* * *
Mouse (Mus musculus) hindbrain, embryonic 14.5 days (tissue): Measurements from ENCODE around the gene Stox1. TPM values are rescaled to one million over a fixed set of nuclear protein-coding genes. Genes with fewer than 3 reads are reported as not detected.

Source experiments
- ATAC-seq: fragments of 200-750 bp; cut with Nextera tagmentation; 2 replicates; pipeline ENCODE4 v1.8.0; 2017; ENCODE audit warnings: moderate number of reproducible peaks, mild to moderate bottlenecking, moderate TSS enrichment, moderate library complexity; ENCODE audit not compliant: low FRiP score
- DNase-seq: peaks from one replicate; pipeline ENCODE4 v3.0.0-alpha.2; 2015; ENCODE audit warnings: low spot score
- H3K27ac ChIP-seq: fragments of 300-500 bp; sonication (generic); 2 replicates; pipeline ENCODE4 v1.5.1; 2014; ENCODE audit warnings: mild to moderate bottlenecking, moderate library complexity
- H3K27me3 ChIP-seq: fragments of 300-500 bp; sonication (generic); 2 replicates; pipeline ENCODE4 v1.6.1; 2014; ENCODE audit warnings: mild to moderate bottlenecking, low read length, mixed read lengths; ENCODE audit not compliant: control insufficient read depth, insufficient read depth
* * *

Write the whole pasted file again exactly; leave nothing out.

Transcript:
Mouse (Mus musculus) hindbrain, embryonic 14.5 days (tissue): Measurements from ENCODE around the gene Stox1. TPM values are rescaled to one million over a fixed set of nuclear protein-coding genes. Genes with fewer than 3 reads are reported as not detected.

Source experiments
- ATAC-seq: fragments of 200-750 bp; cut with Nextera tagmentation; 2 replicates; pipeline ENCODE4 v1.8.0; 2017; ENCODE audit warnings: moderate number of reproducible peaks, mild to moderate bottlenecking, moderate TSS enrichment, moderate library complexity; ENCODE audit not compliant: low FRiP score
- DNase-seq: peaks from one replicate; pipeline ENCODE4 v3.0.0-alpha.2; 2015; ENCODE audit warnings: low spot score
- H3K27ac ChIP-seq: fragments of 300-500 bp; sonication (generic); 2 replicates; pipeline ENCODE4 v1.5.1; 2014; ENCODE audit warnings: mild to moderate bottlenecking, moderate library complexity
- H3K27me3 ChIP-seq: fragments of 300-500 bp; sonication (generic); 2 replicates; pipeline ENCODE4 v1.6.1; 2014; ENCODE audit warnings: mild to moderate bottlenecking, low read length, mixed read lengths; ENCODE audit not compliant: control insufficient read depth, insufficient read depth